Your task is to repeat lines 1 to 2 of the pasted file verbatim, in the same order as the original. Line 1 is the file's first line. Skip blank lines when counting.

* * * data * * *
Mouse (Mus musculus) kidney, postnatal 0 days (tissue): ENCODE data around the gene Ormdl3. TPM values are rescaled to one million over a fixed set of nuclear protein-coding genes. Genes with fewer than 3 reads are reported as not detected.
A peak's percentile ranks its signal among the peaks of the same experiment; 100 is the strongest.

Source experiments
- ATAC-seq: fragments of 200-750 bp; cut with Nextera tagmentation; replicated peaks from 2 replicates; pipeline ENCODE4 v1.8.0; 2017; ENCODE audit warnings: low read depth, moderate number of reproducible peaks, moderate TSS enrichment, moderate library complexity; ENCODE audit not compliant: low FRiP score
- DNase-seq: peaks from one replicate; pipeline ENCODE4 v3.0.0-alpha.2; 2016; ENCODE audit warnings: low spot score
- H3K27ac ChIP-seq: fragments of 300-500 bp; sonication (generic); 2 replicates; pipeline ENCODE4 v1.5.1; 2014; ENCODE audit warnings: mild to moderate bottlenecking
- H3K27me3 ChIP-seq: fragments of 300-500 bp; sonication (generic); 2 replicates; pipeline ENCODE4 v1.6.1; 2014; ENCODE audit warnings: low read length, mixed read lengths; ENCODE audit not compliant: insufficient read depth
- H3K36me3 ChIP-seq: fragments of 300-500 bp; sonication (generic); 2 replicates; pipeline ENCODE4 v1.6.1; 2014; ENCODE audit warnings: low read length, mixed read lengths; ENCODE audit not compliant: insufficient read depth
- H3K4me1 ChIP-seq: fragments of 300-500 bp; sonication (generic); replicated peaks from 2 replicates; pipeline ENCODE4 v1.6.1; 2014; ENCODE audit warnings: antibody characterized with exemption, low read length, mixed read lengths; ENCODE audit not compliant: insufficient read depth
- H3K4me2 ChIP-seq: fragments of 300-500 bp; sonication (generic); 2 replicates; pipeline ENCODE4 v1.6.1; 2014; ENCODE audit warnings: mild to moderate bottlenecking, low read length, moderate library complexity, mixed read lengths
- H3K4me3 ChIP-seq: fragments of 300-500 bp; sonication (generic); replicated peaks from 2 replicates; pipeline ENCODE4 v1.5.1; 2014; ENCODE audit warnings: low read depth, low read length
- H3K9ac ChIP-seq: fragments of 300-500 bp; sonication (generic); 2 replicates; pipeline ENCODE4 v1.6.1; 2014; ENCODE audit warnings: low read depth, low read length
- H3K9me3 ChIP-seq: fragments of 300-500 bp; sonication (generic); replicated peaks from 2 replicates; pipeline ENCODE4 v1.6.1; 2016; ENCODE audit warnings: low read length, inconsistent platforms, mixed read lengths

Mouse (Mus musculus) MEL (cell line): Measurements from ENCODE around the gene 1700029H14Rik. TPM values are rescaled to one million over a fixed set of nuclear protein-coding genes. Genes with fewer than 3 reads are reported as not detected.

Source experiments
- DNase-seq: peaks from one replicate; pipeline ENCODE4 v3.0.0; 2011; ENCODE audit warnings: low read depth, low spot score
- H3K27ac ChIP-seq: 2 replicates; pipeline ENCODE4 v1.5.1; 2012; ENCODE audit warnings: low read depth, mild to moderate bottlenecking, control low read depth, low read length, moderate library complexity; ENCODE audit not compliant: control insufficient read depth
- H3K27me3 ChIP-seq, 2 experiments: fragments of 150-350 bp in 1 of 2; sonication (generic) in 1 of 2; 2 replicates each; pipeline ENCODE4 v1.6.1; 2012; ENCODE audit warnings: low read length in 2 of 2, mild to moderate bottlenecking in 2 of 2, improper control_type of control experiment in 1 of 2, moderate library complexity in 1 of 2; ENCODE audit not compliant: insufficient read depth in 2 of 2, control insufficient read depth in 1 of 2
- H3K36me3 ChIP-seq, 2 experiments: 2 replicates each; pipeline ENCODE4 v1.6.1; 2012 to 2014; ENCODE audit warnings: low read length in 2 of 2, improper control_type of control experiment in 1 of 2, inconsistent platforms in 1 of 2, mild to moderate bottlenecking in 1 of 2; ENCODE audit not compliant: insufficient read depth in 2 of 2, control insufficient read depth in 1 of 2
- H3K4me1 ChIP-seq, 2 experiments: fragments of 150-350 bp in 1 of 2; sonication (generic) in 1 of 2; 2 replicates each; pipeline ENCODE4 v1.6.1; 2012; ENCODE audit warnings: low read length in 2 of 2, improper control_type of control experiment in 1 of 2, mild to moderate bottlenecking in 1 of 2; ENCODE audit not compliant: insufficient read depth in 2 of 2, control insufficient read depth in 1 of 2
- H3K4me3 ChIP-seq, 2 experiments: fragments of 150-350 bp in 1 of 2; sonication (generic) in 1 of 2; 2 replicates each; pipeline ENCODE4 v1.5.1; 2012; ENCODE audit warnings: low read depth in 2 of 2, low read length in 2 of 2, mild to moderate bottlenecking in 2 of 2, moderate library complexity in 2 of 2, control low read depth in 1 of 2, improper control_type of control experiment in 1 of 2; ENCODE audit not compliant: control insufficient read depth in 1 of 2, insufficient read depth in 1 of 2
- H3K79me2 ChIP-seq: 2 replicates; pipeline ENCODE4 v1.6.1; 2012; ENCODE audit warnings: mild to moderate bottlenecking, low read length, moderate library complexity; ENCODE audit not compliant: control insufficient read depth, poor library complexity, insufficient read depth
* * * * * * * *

Mouse (Mus musculus) kidney, postnatal 0 days (tissue): ENCODE data around the gene Ormdl3. TPM values are rescaled to one million over a fixed set of nuclear protein-coding genes. Genes with fewer than 3 reads are reported as not detected.
A peak's percentile ranks its signal among the peaks of the same experiment; 100 is the strongest.